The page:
The efficiency of injection molding ceramic parts increases (a lot!) as we scale. Geoship production technology becomes highly automated, reducing the direct labor portion of production by at least 60%. Raw material costs will decrease with scale and waste stream reclamation. The ceramic panels will become stronger and lighter as our material science advances. With all these factors working in our favor, we believe we can reduce the base price of ceramic homes by 50% over the next 11 years.

Reducing INSTALLATION COST BY 50%

Our installation cost includes everything for a turnkey home — foundation, assembly, electrical/mechanical systems, and all finish work. We train generalist crews who are able to complete the entire installation, start to finish. We partner with artists, craftsmen, and innovative companies to develop a cottage industry around the ceramic homes.

Because Geoship offers a finite number of modules that can be configured in an infinite number of ways, we believe it’s possible to reduce installation cost by 50% as we scale. Owner-builders will be able to do some of the installation work to save more money.

Reducing LAND COST BY 50%

Long term affordability requires that we address the cost of land. Market speculation continually inflates the price of this sacred resource. One solution is community land trusts. We bring communities together to share in the cost of purchasing and stewarding land through the trust.

We form Real Estate Investment Trusts to fund the land or a whole village. As we start full production, we’ll engage our investor and customer communities to build a number of alternative trust templates.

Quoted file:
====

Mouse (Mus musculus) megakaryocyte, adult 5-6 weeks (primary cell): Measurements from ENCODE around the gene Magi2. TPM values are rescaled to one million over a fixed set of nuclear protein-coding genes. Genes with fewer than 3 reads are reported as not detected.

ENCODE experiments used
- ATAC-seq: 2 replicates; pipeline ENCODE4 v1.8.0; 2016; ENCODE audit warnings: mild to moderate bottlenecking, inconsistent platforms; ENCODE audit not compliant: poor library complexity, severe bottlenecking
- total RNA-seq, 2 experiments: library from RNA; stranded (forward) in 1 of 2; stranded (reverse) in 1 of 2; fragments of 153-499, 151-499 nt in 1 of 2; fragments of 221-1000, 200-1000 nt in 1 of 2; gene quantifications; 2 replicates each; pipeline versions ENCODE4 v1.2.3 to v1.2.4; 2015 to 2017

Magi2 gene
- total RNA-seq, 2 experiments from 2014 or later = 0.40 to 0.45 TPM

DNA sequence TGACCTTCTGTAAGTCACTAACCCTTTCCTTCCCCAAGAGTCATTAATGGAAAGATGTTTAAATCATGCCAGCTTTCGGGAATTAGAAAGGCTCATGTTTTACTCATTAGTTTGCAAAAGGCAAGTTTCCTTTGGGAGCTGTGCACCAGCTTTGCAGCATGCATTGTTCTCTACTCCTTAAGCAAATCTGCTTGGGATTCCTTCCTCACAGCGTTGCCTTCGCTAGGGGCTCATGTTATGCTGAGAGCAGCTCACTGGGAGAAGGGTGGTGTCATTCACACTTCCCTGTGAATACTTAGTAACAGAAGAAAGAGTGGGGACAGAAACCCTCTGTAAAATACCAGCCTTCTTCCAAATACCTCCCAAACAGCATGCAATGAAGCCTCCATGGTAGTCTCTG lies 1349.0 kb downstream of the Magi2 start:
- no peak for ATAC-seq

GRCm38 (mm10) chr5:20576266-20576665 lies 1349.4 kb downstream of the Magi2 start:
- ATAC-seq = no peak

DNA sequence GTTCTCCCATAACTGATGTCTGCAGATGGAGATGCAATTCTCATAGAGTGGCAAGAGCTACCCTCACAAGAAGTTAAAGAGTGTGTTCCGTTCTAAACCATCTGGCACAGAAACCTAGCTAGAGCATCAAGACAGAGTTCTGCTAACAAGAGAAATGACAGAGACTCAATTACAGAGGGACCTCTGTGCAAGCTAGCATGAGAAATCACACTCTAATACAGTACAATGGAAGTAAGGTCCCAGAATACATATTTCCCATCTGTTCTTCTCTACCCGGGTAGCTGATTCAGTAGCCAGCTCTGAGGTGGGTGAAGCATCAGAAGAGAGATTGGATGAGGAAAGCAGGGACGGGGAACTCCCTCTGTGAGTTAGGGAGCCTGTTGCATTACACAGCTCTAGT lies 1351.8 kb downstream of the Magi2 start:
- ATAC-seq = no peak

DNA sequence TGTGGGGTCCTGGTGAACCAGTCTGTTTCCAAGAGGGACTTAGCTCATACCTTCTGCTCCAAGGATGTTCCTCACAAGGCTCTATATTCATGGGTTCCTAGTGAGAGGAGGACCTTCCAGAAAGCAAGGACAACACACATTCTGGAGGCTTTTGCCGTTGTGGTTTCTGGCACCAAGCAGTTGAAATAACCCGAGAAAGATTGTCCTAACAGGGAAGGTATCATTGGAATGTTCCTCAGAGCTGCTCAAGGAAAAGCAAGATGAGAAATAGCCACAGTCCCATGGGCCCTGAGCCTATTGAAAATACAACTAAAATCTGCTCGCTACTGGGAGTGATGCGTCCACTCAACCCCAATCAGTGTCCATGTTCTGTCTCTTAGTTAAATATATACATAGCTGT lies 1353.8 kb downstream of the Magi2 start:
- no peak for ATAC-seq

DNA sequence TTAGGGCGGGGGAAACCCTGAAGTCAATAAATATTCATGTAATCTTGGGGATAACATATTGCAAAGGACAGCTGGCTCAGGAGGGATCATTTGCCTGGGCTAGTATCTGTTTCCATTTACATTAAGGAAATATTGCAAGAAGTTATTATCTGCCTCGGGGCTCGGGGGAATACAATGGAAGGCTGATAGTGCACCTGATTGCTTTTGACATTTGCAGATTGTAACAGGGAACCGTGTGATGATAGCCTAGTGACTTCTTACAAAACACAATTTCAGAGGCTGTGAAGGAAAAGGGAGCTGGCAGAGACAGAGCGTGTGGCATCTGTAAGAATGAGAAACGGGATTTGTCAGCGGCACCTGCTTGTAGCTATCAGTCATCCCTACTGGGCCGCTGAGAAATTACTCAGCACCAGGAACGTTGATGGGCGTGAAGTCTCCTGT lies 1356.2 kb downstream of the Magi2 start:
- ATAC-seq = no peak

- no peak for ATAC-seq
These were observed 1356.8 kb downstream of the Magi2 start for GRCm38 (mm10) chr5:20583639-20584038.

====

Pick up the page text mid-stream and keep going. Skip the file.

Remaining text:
Counter Arguments

Let’s take a moment to address some of the common arguments against domes and geopolymers.

There’s a good reason that everyone is living in boxes.

After Buckminster Fuller invented the geodesic dome, there was a dome-building craze driven by the 1970’s “back to the land” movement. Shelter publications seminal essay on “Domebuilder Blues” presents several arguments for why not to build domes. Domes are a) hard to build, b) waste material, c) are prone to leaking, d) hard to make code compliant e) hard to divide for privacy, f) hard to fit furniture into, and g) have “excellent” acoustics.

Buckminster Fuller and friends did not have chemically bonded ceramics, 3D printers, or CNC milling machines.  The injection molded parts are easy to assemble and generate practically zero waste. The molecular bonding ability of this new family of ceramic materials prevents leaks. Every dome is engineered to comply with the international residential building codes. We address the other perceived shortfalls of domes by connecting multiple domes, using more flexible and open floor plans, and applying cellular ceramic acoustical treatment.

Geopolymers are not renewable like wood

There are many geopolymer recipes that can be used in Geoship factories. Our first wave of domes will be made with a magnesium phosphate based material. Compared to a standard wood box of equal floor space, we estimate our domes will reduce embodied energy by 3x and operational energy by 7x. This is without waste stream reclamation.  When raw materials are reclaimed from wastewater treatment facilities, phosphogypsum waste piles, coal plants, and seawater desalination plants, these numbers improve.

Read More About Geoship Sustainability

In a nutshell, the master plan is:

Build incredible domes.

Use that market to end homelessness in the USA.

Use that scale to crater the cost of housing.

While doing that, raise the bar for success in homebuilding.

Don’t tell anyone.